Color, 1983, 87m.
Directed by Norbert Georges Moutier
Starring Norbert Georges Mount, Françoise Deniel, Robert Alaux, Michel Pratt, Fabrice Bourdon, Michel Chevalier, Howard Vernon
Videonomicon (DVD) (US R0 NTSC), Artus (DVD) (France R2 PAL)
A Super 8 slasher wonder that nearly defies description, the French splatter mini-epic Ogroff (shown in many English territories as Mad Mutilator) is the brainchild of video store owner and fanzine publisher Norbert Moutier, a.k.. Norbert Georges Mount, a.k.a. N.G. Mount. A horror and sci-fi enthusiast, he concocted this debut feature as an amateur cheapie for his own amusement, shot out in the French woods with a cast of amateurs and loads of fake blood. The end result feels like the brain-damaged love child of the Polonia Brothers and Nathan Schiff, which is either a hearty recommendation or a dire warning depending on your taste.
The plot concerns a masked guy in the woods who likes to kill people. And that's about it. The director pseudonymously plays the title psychopath, who likes to make blood soup and chomp on cannibal dinners in his lonely delapidated house out in the middle of nowhere, and no one who runs afoul of him is safe, even little kids or inanimate vehicles. Heads get lopped off. Arms roll in the grass. He also likes to grind his axe against his crotch in front of centerfolds plastered on his wall, which is definitely a movie first. Eventually things take a truly crazed turn when we find out there's also something supernatural on the premises, which leads to an undead melee with an appearance by Jess Franco regular Howard Vernon, of all people.
Almost hypnotic in its refusal to play by any kind of cinematic rules, this film revels in gory brutality but never feels all that offensive due to the fact that it's so cheaply shot (mostly in daylight) and features a wacko, droning electronic soundtrack (which is actually quite effective at times) with maybe a dozen or so poorly dubbed French words awkwardly shoehorned in at random intervals. It's definitely fascinating and hard to forget, though anyone who isn't seasoned in slasher films or Euro horror will have absolutely no way of comprehending what's unfolding on screen. Either way, you ain't seen anything else like it.
Ogroff first appeared on DVD from French label Artus in 2012, sporting a very dark, crunchy-looking transfer (with optional English, Spanish, or Italian subtitles) from the only existing master, a Beta SP made by the director. (Apparently the film elements no longer exist.) That DVD includes a 20-minute interview with Moutier in his video shop and a one-hour "Ogroff: 30 Years Later" critical analysis, neither of which is English friendly. More intriguing is a dialogue-free "Scene d'introduction," which appears to be a deleted 7-minute prologue with Vernon involving Nazi doctors in France performing experiments that somehow yielded the title character. Also included are a stills gallery and a promo screen for other Artus titles.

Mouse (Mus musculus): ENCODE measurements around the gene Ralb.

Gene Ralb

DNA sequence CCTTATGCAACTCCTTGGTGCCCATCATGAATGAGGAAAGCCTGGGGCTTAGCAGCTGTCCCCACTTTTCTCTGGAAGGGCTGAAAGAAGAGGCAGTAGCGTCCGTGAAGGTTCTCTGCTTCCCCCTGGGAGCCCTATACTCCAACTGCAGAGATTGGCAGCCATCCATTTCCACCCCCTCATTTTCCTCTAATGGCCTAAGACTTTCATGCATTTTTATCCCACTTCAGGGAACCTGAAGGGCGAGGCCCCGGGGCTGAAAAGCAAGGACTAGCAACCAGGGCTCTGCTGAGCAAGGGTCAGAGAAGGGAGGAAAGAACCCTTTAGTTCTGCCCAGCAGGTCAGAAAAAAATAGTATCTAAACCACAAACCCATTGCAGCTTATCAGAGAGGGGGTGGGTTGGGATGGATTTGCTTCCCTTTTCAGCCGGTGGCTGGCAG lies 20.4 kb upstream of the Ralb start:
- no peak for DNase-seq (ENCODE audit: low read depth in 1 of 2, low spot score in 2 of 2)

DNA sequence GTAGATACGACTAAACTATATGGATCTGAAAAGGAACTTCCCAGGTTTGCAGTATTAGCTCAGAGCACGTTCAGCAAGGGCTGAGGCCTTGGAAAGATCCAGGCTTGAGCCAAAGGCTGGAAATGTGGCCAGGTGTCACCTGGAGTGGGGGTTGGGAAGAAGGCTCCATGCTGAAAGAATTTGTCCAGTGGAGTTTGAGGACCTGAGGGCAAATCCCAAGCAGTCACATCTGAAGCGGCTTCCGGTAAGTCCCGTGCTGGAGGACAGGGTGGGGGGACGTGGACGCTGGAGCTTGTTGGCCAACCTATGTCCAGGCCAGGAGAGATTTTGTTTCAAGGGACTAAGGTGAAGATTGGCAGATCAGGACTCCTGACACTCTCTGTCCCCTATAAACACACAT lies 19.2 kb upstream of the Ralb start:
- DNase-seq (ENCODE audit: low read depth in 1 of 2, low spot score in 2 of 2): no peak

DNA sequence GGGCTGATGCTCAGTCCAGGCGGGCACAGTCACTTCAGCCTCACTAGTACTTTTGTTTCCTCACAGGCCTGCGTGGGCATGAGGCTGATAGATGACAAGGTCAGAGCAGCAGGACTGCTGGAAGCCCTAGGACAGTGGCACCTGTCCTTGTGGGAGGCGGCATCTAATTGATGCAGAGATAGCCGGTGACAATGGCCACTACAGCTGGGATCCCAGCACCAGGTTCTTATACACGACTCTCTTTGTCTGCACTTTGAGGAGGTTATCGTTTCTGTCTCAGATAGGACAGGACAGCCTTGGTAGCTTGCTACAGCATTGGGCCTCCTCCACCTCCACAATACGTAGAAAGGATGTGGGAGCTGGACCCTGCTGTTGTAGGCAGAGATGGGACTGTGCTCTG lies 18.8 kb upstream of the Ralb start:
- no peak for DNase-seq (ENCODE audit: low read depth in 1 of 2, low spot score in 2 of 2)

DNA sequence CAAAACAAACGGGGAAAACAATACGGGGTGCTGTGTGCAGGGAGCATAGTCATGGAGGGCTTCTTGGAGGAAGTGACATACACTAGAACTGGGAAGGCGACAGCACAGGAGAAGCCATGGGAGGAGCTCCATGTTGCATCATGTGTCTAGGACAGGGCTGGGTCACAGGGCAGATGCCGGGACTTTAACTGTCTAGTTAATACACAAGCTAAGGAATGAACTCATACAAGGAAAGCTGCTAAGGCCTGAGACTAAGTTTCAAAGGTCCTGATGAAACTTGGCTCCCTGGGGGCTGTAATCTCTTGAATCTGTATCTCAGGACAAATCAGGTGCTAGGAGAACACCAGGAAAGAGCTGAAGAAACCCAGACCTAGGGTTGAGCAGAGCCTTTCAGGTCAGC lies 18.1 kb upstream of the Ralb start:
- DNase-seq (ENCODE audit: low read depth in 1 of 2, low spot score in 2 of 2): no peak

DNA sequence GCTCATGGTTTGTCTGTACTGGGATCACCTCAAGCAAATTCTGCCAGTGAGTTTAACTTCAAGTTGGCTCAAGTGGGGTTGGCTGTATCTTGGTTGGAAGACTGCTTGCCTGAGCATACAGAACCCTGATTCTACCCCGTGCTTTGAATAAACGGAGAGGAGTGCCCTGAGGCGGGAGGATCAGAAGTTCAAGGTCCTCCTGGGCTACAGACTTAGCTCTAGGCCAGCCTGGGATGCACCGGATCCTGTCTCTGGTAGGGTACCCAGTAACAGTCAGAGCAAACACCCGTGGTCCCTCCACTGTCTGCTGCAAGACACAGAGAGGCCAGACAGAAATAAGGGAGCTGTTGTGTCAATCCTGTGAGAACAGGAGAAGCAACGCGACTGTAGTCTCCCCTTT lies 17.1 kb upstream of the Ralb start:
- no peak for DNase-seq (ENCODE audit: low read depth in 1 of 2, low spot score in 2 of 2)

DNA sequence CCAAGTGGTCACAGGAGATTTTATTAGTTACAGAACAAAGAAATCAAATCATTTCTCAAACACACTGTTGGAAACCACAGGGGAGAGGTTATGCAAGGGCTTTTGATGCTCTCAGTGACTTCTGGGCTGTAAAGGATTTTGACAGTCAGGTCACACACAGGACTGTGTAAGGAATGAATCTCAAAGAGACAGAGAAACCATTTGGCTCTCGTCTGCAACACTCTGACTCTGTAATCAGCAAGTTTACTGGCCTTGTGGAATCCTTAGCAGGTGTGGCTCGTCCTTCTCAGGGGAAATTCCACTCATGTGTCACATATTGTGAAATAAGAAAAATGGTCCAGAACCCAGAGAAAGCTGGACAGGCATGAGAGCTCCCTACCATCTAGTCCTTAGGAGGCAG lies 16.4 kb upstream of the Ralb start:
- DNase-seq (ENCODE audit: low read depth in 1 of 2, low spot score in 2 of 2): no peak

Quite a bit more work went into the film's presentation for its North American DVD debut from Videonomicon, the Canadian madmen who also unleashed Ryan's Babe and Science Crazed on the world. You get two viewing options here, the drab, dark, and fairly pale original transfer and a new 2016 remastered version that features some additional color correction bringing out a decent amount of saturation in what remains pretty compromised material. It also tones down the blown-out white levels in several shots; here's a sample of the older transfer for comparison. The effort here is appreciated as the film does look a bit healthier, all things considered. This time out you get optional English, French, or Spanish subtitles, a new video trailer, liner notes by Andy Bolus and Joseph A. Ziemba (including a bit more detail about how the director rounded up his cast and premiered his film), and bonus trailers for the label's prior releases. A DVD-Rom folder also includes an amusing selection of video artwork and production stills.
Reviewed on January 7, 2017.